Carbon Footprint Halved for Key Manufacturing Process
Gunnebo’s Halol factory is the largest of nine across the globe
Factory in India switches from diesel to natural gas, lowering its CO2 emissions
Gunnebo’s largest factory has more than halved its carbon footprint for a key manufacturing process by switching from diesel fuel to natural gas.
The plant in Halol, India, employs around 700 people and manufactures high quality ATM safes for international customers, as well as safe deposit lockers, vault and strong room doors, and other products.
The process of painting the steel involves spraying it with a powder coating which is then baked hard in a curing oven, demanding large amounts of fuel. By modifying the burner, the oven could switch to natural gas, reducing carbon emissions by a little over 50%.
“This is a small step in our sustainability journey and the lowering of our carbon footprint,” says Jasbinder Singh, Plant Head at Halol.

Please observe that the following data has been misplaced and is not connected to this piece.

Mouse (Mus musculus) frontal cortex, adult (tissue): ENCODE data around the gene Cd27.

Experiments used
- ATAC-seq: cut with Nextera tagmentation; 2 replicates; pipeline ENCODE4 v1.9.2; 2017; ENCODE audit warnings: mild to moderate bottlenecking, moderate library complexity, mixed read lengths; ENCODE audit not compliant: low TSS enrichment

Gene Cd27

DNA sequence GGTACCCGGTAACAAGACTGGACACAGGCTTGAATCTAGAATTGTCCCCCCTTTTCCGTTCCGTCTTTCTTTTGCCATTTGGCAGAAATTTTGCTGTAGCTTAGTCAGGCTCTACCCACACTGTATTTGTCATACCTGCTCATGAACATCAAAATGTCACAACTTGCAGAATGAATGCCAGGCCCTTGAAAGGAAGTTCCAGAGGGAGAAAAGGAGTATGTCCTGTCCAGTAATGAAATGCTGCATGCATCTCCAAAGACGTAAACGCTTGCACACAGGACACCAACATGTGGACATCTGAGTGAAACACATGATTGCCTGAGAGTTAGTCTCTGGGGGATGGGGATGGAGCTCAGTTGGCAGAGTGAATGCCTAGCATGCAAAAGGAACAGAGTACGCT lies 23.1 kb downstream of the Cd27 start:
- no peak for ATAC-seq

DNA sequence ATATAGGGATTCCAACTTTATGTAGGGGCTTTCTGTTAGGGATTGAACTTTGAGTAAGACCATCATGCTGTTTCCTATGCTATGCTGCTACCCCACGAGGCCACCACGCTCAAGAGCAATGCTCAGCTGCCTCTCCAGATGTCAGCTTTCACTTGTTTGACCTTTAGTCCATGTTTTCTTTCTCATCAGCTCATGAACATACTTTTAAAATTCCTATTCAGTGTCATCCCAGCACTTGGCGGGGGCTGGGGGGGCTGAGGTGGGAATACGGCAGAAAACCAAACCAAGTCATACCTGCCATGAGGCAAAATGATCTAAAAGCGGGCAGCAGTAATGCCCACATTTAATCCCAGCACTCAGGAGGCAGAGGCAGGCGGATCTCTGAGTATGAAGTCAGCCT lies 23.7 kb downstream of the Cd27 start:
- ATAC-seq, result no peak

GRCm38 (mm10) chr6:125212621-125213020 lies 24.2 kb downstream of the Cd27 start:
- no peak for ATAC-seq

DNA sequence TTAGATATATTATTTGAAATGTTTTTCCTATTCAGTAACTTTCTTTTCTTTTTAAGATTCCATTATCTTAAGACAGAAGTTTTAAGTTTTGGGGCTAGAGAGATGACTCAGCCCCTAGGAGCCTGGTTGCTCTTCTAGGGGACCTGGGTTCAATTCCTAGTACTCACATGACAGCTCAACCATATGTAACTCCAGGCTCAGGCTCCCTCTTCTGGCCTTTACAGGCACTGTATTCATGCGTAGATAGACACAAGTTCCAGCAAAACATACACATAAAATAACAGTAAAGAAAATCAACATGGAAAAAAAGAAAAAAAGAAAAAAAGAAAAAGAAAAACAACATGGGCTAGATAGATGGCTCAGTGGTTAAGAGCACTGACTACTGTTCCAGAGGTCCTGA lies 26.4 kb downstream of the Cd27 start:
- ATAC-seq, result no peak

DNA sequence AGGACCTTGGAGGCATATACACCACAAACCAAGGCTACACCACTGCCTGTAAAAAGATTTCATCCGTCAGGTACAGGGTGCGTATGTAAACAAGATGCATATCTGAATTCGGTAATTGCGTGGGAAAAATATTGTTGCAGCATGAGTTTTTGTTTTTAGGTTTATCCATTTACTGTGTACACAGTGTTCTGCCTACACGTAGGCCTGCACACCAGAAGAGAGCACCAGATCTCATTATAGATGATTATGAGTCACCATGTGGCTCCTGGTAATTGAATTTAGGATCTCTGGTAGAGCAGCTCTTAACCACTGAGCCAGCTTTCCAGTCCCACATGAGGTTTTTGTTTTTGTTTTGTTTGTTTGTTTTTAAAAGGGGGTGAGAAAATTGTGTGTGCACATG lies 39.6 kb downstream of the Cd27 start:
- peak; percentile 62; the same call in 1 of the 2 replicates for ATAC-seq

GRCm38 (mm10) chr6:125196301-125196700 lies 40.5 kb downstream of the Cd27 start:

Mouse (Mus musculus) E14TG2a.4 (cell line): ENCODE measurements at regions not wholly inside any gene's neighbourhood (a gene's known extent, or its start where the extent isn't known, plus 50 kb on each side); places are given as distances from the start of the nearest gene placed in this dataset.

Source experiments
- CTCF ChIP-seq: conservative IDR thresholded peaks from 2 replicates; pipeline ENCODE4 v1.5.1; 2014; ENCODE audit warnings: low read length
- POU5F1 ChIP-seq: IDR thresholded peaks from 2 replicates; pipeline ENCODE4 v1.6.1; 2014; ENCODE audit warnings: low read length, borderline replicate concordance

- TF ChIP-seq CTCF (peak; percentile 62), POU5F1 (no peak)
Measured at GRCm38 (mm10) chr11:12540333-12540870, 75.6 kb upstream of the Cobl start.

“Over the years, the Halol plant has taken many such steps which have resulted in reductions of our carbon footprint. This is another example of how sustainability goals can be integrated into the core of our business processes to deliver value for all stakeholders.”
Before the change of fuel, diesel consumption by the curing oven generated around 57 tonnes of carbon annually; after switching to natural gas, this has been reduced to 28 tonnes.
The project has also provided additional benefits such as lower fire hazard, increased productivity and cost savings.
“Over the years the Halol plant has taken many such steps which resulted in a reduction of our carbon footprint,” says Sabyasachi Sengupta, VP Asia. “This is just another example of how sustainability goals can be integrated into the core of our business processes to deliver value for all stakeholders.”
Read more about Gunnebo’s approach to sustainability here